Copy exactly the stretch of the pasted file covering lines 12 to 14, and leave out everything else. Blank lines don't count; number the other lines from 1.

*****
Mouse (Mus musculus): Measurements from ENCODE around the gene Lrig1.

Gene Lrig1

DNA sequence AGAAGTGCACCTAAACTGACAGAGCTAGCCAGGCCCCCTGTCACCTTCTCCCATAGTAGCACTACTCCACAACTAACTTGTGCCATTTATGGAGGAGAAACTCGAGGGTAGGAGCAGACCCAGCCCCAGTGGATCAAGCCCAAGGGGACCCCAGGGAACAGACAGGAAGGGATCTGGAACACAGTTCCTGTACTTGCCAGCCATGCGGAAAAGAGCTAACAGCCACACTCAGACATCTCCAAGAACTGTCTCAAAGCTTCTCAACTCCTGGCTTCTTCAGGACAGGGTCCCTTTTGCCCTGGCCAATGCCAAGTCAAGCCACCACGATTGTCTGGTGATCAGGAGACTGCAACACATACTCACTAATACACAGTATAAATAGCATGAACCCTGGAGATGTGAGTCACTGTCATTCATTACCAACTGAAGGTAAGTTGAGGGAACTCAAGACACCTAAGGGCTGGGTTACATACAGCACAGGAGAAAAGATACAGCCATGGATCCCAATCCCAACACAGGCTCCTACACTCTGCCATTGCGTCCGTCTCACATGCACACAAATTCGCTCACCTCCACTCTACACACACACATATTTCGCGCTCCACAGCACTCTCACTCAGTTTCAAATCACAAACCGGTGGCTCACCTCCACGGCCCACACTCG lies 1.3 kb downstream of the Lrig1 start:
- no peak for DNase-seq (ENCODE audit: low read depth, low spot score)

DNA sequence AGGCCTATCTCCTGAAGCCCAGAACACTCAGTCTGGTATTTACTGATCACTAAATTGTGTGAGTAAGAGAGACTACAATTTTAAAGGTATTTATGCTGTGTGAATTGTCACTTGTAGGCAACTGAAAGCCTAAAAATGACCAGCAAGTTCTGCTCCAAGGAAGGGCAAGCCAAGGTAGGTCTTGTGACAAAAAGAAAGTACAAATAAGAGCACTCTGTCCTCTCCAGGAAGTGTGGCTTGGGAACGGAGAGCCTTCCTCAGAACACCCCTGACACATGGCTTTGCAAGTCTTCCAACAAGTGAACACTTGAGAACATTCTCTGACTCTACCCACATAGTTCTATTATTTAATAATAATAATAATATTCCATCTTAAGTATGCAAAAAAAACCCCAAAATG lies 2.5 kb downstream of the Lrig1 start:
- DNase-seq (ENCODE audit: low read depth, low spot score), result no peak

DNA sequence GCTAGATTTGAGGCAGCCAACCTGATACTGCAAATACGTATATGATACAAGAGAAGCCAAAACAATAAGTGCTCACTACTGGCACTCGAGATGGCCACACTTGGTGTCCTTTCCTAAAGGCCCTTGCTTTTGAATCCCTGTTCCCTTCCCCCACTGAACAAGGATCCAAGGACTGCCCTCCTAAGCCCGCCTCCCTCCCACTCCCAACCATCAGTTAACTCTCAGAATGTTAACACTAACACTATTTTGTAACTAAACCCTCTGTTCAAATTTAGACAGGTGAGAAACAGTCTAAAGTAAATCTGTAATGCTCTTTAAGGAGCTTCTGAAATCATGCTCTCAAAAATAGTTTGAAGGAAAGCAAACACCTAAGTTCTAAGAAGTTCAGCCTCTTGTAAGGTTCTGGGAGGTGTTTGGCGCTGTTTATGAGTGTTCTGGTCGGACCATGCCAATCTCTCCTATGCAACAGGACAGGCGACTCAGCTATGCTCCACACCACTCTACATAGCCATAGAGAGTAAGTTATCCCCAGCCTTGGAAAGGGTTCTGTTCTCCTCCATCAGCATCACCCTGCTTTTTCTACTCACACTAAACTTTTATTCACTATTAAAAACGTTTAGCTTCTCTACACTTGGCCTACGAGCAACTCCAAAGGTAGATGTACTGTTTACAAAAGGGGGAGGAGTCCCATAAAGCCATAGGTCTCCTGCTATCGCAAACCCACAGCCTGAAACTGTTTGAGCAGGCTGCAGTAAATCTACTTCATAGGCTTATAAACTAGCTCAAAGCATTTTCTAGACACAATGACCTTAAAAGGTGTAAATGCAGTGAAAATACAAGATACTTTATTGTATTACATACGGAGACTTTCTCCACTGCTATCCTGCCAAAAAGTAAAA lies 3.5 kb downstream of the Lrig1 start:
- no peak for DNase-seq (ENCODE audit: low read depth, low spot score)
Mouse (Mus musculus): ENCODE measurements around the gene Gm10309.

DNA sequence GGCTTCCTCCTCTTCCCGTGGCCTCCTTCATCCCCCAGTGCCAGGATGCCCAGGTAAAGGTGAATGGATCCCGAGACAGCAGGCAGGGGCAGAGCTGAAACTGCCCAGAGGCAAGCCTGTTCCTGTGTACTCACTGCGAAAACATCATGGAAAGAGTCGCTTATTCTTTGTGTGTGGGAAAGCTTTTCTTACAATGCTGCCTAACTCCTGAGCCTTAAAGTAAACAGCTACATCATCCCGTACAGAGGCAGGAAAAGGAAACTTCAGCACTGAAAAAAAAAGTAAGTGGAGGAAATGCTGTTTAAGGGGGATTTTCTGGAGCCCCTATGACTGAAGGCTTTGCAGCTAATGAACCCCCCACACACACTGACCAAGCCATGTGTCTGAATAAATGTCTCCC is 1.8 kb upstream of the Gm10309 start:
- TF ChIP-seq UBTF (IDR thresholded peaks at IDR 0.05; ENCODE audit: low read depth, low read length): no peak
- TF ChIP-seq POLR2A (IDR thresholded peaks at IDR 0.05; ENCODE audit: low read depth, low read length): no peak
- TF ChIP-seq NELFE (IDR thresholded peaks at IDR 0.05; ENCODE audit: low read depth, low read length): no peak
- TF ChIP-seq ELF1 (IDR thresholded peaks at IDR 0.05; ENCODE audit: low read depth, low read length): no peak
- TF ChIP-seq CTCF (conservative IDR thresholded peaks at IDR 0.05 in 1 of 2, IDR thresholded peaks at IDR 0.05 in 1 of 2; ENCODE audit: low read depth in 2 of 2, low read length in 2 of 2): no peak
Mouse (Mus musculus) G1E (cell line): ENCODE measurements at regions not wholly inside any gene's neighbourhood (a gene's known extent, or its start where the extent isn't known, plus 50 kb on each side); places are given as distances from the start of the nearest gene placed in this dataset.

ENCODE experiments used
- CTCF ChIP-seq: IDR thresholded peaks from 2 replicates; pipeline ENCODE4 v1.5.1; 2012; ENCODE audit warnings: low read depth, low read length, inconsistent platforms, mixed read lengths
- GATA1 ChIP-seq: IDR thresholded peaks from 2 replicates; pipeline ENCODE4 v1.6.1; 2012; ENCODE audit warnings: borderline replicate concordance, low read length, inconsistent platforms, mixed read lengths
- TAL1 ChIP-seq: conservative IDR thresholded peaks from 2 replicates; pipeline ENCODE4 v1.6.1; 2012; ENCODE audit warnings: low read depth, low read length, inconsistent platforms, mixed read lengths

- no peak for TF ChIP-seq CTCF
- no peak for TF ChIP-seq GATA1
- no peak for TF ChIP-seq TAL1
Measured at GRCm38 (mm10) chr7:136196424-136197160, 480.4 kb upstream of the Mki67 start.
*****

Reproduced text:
- TF ChIP-seq POLR2A (IDR thresholded peaks at IDR 0.05; ENCODE audit: low read depth, low read length): no peak
- TF ChIP-seq NELFE (IDR thresholded peaks at IDR 0.05; ENCODE audit: low read depth, low read length): no peak
- TF ChIP-seq ELF1 (IDR thresholded peaks at IDR 0.05; ENCODE audit: low read depth, low read length): no peak